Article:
Why You Should Teach English Abroad

David King is a young adventurer seeking to make the most of his dollars abroad.  After completing his degree in Economics, he worked for a consulting company for just a year and a half before the travel bug enticed him to leave.  After teaching English for a year in South Korea he is traveling and documenting his experiences as a free lance writer.  He is currently backpacking through South America, studying Spanish, and indulging in the local cuisines for a fraction of the normal cost.  David takes his time in each location he visits to get a feel for the city, people, and lifestyle.

 

If you are anything like I was, then teaching abroad is probably something that you have never even considered.  How could you?  Why would you?  You decided sometime before college started what your major was going to be and you had an idea of what career trajectory you were following.  If you did not decide to major in education or to pursue your credential after completing your degree, teaching may be the last thing on your mind.  I concede that sometimes life is structured so that making one decision today will make an infinite number of other options in the future inaccessible.  You may feel that you have already made the conscious decision to not be a teacher. Fortunately, it’s never too late to change your mind. The great news is that having a degree in biology and teaching English are not mutually exclusive.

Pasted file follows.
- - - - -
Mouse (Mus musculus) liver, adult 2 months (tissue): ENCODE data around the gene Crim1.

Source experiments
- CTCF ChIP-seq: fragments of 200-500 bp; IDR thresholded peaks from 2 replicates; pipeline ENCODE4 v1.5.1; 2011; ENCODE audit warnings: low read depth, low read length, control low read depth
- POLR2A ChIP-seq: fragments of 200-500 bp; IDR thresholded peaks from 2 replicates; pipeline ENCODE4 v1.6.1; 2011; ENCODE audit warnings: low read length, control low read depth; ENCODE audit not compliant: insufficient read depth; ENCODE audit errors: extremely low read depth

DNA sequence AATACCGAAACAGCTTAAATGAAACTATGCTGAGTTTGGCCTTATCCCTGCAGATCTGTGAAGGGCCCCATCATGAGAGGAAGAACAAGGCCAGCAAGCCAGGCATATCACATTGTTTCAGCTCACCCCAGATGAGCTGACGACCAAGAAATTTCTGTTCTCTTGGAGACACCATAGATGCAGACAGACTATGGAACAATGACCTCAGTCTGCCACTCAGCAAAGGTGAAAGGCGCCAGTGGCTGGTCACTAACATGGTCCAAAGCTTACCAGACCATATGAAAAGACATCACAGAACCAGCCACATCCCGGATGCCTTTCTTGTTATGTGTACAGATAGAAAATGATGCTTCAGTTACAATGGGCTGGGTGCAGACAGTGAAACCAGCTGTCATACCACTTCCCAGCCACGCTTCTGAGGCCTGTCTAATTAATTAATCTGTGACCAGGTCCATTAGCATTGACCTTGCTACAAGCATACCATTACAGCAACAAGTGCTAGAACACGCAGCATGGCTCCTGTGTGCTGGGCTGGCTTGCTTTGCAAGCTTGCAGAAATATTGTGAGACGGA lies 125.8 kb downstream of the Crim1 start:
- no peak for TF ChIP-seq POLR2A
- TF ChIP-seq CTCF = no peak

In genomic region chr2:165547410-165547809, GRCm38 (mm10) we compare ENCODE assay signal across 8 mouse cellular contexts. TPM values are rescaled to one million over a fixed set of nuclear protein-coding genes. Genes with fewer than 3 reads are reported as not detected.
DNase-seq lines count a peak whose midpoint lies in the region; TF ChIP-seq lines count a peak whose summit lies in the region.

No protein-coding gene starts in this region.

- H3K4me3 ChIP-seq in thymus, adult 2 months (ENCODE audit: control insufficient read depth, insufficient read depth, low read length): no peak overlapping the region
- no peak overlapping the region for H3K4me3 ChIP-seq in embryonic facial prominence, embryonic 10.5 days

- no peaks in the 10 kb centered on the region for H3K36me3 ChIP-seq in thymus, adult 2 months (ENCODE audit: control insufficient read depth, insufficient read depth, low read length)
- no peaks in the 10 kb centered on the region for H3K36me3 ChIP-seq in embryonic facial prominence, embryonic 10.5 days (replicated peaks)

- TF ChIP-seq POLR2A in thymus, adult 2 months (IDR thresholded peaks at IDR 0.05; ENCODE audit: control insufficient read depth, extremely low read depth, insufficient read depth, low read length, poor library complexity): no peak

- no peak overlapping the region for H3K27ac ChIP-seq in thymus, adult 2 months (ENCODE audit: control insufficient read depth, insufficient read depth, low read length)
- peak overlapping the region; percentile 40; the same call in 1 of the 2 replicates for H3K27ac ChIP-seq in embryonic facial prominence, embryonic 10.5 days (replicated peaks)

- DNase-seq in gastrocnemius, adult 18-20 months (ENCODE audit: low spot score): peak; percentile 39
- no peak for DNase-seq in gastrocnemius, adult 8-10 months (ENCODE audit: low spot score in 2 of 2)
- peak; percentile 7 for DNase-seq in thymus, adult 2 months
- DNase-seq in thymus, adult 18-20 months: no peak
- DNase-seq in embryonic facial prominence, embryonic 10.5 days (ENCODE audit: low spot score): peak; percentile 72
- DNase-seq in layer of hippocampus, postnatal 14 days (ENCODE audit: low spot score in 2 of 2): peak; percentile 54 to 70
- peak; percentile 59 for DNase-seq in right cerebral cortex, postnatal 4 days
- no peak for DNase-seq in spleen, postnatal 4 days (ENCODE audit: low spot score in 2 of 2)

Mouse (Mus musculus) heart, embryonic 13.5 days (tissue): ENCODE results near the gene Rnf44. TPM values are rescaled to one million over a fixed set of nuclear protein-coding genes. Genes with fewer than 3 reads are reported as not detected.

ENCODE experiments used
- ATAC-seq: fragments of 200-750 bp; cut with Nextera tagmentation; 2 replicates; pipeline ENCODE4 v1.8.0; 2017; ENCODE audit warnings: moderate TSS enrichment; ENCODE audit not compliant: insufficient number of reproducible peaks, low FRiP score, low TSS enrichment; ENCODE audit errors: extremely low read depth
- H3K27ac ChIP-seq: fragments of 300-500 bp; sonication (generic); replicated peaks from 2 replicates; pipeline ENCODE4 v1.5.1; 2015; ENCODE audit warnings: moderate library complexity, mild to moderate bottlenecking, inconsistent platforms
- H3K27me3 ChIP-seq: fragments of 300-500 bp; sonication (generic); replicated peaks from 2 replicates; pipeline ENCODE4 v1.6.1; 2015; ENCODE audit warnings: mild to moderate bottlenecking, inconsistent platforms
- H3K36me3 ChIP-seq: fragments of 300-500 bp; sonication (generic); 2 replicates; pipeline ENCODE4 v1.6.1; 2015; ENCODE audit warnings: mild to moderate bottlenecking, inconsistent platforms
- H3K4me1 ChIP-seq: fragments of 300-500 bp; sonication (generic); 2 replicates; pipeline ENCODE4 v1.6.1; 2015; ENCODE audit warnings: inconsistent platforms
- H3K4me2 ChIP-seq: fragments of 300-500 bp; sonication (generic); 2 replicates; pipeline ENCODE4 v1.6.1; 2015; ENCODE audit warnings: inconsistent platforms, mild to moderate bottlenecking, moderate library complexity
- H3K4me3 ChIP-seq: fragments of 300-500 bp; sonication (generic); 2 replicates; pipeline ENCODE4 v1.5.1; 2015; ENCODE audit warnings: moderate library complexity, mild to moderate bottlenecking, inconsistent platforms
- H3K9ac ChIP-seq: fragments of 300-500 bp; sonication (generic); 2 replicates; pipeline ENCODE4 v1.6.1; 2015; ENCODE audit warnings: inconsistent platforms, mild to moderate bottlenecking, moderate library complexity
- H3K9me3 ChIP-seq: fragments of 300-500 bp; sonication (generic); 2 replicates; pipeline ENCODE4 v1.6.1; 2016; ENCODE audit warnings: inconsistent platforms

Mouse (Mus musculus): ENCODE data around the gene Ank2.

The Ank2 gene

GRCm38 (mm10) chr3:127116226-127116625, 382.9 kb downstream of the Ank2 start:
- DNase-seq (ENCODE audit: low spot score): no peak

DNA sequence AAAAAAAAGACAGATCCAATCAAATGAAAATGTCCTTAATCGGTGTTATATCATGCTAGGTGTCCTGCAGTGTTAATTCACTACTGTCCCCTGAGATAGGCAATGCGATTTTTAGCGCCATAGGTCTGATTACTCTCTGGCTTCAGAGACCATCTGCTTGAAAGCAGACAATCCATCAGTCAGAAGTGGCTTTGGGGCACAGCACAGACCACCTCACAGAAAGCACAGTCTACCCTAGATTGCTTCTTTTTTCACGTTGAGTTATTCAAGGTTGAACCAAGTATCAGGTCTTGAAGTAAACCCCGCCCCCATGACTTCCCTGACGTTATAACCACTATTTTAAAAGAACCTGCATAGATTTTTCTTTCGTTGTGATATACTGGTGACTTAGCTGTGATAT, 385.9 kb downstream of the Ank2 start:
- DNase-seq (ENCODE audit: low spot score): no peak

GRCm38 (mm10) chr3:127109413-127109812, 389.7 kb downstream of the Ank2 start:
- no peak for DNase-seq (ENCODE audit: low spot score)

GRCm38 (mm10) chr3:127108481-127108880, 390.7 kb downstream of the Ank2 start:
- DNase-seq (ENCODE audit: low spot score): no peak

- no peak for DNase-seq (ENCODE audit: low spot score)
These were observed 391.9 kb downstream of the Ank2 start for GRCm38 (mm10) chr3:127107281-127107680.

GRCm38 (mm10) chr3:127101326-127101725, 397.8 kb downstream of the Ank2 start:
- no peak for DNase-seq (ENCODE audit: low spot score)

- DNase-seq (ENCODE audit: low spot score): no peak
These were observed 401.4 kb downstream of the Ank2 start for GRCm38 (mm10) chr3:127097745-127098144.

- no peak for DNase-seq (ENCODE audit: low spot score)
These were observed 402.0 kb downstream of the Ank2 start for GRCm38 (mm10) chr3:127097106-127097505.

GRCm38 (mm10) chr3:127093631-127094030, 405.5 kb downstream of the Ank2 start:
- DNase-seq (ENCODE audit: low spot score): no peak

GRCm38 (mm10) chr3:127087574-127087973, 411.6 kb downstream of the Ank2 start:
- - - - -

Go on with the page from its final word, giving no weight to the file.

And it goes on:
In many countries, the only requirement necessary for teaching English is a bachelor’s degree, in any subject!  Also very valuable is a certificate for Teaching English as a Foreign Language (TEFL).  This can be attained through online or in person courses depending on your preference or flexibility.  I’ll write more on ‘how-to teach abroad’ in my next post.

Being paid to move to a different country, to learn a foreign language, to immerse in a foreign culture, and to make life long friends has to be one of the best jobs on the planet.  I never planned to be a teacher but what I did want was an adventure.  Money is hardly a top priority for me but unfortunately we all need it to survive.  Before moving abroad I was searching for a few hours per week for jobs in my sector in another country.  The leads were not looking promising.  Aside from an intermediate Spanish level, I had no language abilities that would permit me to work in any language other than English.  I began to realize the easiest and best way for someone in my position to find employment abroad was to teach.  It was an interesting prospect really.  Teaching was something that I had no experience in, and something that I had decided years ago that I was not going to do.  Taking the plunge into teaching abroad was the best decision I have ever made in my life.  Why should you jump off the deep end?